Events & Speakers | Posted 12.09.2014

A personal experience of Afghanistan

Dominic Medley OBE (OS) spoke about his experience as a journalist and media adviser in Afghanistan. The talk was the first of the P.A.S.T/Senior Essay Society talks of this term and a large audience was rewarded with a talk which fizzed with stories and ideas given by a gifted and insightful speaker. Virtually all aspects of the recent and not so recent history of Afghanistan were covered, from the problems experienced by the British Army in the nineteenth century through to Soviet occupation and the rise and fall of the Taliban. Dominic’s unrivalled knowledge of, and enthusiasm for, the development of the living conditions of the people of Afghanistan came through in an enthralling presentation which revealed that there are solid grounds for hope in this war-torn country.
It was clear that Dominic’s interest in both current affairs and history were first developed during his time at Stonyhurst. A former Head of the Line (Head Boy) from 1988-9, Dominic spoke very warmly of his great affection for Mr Ridout and the way that he had stimulated his interest in history and politics. In 1985 they had founded the P.A.S.T. Society together. Dominic was delighted to be presented with the first edition of the P.A.S.T. magazine which he had mostly written by hand and which had been issued to commemorate the 180th anniversary of the Battle of Trafalgar.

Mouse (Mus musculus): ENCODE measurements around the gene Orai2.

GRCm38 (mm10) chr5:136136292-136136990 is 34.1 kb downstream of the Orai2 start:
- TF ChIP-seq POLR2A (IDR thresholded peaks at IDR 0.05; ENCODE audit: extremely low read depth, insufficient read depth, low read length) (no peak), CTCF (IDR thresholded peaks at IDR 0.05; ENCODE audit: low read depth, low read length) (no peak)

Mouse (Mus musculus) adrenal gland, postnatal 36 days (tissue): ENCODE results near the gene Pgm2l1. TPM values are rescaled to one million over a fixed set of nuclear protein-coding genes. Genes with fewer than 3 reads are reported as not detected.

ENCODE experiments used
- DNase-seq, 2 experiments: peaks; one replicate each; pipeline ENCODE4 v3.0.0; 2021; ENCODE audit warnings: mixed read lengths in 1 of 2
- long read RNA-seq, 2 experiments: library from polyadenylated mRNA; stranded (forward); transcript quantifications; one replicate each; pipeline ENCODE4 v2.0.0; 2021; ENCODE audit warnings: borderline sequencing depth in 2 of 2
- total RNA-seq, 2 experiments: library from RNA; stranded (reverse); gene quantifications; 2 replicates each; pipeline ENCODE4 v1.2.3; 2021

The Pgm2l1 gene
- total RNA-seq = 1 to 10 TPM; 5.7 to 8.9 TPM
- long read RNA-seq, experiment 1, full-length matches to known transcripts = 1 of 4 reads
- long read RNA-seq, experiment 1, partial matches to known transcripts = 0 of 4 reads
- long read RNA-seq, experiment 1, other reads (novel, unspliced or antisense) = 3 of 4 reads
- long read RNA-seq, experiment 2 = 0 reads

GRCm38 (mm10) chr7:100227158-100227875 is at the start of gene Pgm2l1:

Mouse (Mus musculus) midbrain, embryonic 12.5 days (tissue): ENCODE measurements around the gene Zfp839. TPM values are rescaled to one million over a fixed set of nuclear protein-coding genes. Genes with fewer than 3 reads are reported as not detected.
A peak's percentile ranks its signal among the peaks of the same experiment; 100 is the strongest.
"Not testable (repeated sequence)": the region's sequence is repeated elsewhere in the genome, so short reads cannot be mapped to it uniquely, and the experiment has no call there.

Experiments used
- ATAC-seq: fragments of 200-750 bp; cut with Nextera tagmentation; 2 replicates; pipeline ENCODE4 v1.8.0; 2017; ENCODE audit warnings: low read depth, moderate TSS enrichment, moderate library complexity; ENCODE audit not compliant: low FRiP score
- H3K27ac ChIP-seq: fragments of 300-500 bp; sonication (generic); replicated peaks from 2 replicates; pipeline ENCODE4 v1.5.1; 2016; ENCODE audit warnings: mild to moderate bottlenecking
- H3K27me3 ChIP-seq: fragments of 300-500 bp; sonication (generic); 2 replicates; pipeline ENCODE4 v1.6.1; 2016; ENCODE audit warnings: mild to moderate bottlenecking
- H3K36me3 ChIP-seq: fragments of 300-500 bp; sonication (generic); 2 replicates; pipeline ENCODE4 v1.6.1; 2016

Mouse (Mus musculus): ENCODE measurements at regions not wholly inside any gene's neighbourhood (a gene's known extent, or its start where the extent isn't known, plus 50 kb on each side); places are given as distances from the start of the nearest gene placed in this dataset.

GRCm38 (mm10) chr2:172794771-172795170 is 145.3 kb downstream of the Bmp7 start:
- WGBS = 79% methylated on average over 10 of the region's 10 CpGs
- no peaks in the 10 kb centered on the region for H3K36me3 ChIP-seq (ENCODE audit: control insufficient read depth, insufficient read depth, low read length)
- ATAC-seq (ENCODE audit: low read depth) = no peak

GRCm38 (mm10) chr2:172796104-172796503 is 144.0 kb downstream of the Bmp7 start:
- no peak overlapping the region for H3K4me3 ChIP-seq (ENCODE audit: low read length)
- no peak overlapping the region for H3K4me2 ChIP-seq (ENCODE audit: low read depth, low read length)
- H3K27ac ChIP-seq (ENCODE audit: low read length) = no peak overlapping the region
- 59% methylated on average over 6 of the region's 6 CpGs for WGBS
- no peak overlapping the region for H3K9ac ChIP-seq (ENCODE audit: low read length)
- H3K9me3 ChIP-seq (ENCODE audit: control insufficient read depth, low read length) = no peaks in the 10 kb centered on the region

Dominic left Stonyhurst in 1989 and studied history at the University of Warwick and then journalism at the Cardiff Centre for Journalism Studies at the University of Wales. He joined the BBC in 1993 and worked in the west of England as a TV and radio reporter and producer before he joined the BBC World Service, training journalists abroad in Russia, Bosnia and Herzegovina and Eastern Europe. He also worked for the Office of the High Representative in Bosnia which was responsible for implementing the 1995 peace agreement. Dominic worked in Afghanistan since 2002, including two years with the United Nations mission there. He has also been heavily involved with training Afghan journalists, as the media scene has boomed in Afghanistan since the fall of the Taliban in 2001, and was an advisor to British General Sir David Richards when he was commander of international forces in Afghanistan in 2006. From June 2010 to June 2013 he was the Civilian Spokesman and Media Advisor to the NATO Senior Civilian Representative in Afghanistan. On a daily basis he conducted interviews and press conferences on behalf of NATO. He is currently free-lancing as a journalist and media advisor and hopes to continue to work for the UN in the near future.

Overall, this was wonderful evening in the presence of a speaker thoroughly engrossed in the issues of today yet so clearly grounded in the education that he received at Stonyhurst. We wish him every success in the next chapter of his glittering career.

Mr M. Turner (Head of History)